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Senior Correspondent

Presidential Hopefuls: Where Things Stand

Presidential Hopefuls: Where Things Stand

The New York Times conservative columnist David Brooks likes what he hears from Marco Rubio.

The 43-year-old senator, he says,  “doesn’t just speak in the ardent patriotic tones common to the children of immigrants like himself. His very life is the embodiment of the American dream,” raised by working class parents — and look where he is today!

Brooks, whom you may remember beat the drums for the invasion of Iraq, is a fan of patriotic rhetoric. It’s a best seller until the bags come home.

“Political audiences always like the patriotic rhetoric," he says. "But this year’s Republican audiences have a special hunger for it … There is a common feeling on the right that the American ideal is losing force and focus and that the American dream is stepping back from its traditional role in the world.”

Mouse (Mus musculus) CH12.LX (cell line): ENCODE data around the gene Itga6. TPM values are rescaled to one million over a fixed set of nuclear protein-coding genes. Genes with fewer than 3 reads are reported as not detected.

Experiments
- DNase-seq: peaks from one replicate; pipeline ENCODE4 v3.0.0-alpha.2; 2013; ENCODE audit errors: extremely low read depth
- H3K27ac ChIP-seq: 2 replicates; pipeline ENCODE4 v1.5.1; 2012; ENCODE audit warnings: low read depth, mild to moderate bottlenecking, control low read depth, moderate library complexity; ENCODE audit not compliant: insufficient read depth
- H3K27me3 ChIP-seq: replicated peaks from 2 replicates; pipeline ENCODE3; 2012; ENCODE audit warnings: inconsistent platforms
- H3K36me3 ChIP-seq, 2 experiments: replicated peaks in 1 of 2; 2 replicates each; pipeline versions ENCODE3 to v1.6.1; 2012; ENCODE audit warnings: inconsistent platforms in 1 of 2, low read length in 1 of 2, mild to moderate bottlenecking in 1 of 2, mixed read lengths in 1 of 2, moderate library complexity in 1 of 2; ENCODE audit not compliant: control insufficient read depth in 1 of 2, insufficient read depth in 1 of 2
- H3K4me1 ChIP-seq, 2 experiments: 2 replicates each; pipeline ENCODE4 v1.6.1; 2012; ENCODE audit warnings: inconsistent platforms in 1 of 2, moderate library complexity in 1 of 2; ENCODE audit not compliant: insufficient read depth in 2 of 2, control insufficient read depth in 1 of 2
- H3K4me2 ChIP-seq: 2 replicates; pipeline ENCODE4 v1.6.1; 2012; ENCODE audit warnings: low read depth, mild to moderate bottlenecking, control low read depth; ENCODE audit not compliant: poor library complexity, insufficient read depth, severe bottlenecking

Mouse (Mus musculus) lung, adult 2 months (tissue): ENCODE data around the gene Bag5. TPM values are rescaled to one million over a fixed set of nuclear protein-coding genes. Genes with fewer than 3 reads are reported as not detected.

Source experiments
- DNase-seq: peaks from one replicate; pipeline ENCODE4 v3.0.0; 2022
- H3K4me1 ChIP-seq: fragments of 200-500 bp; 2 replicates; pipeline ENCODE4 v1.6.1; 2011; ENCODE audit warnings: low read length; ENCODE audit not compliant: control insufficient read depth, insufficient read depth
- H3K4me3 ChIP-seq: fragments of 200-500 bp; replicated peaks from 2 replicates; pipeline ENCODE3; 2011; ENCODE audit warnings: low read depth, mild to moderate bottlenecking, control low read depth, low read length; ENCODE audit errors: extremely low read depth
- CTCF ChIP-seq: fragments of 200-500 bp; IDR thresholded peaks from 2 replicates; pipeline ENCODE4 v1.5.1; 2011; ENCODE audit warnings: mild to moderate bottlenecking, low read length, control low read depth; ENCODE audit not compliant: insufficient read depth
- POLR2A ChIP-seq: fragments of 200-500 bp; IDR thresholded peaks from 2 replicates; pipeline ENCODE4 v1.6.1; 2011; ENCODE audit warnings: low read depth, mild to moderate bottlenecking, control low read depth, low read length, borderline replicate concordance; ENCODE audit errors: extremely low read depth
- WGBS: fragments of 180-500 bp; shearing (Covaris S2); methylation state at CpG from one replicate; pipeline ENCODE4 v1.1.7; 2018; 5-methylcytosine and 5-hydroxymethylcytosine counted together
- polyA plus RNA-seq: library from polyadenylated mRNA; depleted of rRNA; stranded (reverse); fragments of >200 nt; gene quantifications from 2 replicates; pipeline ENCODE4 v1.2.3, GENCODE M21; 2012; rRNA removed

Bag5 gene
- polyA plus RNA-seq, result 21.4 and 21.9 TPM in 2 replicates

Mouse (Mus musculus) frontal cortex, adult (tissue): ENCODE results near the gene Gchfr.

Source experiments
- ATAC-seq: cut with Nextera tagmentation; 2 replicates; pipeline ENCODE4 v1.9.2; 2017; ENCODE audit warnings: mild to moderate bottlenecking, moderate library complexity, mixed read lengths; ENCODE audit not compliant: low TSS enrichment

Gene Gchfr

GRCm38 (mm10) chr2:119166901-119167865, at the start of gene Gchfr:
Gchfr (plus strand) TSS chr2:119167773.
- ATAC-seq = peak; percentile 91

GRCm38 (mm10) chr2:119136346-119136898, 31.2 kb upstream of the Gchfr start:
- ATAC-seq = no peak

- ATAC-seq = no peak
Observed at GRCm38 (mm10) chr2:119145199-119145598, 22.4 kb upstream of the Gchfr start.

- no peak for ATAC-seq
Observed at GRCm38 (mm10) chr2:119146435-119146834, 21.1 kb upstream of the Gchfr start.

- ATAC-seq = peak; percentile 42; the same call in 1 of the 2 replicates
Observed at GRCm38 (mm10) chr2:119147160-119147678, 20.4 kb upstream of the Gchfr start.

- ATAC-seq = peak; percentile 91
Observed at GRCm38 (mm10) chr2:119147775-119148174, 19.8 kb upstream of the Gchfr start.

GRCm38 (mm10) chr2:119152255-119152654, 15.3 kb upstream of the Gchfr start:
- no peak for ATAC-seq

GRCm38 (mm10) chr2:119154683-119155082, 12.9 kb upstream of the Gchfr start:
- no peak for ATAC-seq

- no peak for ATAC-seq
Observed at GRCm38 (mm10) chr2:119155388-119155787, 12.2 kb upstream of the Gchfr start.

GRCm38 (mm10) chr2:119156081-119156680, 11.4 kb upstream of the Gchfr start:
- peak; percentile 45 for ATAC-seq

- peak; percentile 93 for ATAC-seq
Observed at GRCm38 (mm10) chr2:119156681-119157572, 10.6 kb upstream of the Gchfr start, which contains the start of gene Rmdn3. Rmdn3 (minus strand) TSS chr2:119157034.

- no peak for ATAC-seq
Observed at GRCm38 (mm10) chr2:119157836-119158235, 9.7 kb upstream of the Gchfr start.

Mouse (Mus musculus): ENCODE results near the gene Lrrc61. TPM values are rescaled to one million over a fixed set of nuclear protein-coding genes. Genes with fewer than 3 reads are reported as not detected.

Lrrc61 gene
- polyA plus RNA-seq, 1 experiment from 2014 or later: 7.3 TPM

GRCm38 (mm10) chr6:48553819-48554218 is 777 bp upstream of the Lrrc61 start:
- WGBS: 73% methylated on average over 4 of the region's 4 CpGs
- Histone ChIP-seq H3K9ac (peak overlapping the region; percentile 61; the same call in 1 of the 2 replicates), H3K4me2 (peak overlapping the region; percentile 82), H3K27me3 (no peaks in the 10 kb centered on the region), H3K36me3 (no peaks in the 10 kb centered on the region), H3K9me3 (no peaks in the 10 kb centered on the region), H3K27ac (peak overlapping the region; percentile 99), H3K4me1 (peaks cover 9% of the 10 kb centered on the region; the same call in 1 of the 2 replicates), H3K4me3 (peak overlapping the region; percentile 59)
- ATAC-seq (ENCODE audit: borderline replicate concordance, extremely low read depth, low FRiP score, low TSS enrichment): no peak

And guess whose fault that may be? He suggests President Obama.

“The president doesn’t forthrightly champion the American gospel,” says Brooks. In other words, the patriotic rhetoric. Brooks adds approvingly, “Republicans seem to want their candidates for president to be drenched in the red, white and blue.”

The Republican strategy is to run against Hillary Clinton and President Obama. It may be working too well.

The Democrats are quiet  too quiet. It’s early. The election is more than a year away. Still, the party should have alternatives to Hillary. She needs to be challenged. Hillary’s been off stage too long. She needs to be sharp against younger people like Jeb Bush, to say nothing of a Marco Rubio.

As Brooks pointed out, Rubio’s “net favorable/unfavorable rating is higher than every other candidate except Scott Walker of Wisconsin. He is at the center of the party. Fifty-six percent of Republican primary voters said they could see themselves supporting Rubio even if he wasn’t their first choice at the time, which put him above every other  candidate,” according to an NBC News/Wall Street poll, cited by Brooks.

So, he says, “it’s probably right to see Rubio as the second most likely nominee, slightly behind Jeb Bush and slightly ahead of Walker.”

High time for Hillary to take on a couple of sparring partners, like Senator Bernie Sanders of Vermont and Senator Elizabeth Warren of Massachusetts, among others.

This article originally appeared in the San Leandro Times.

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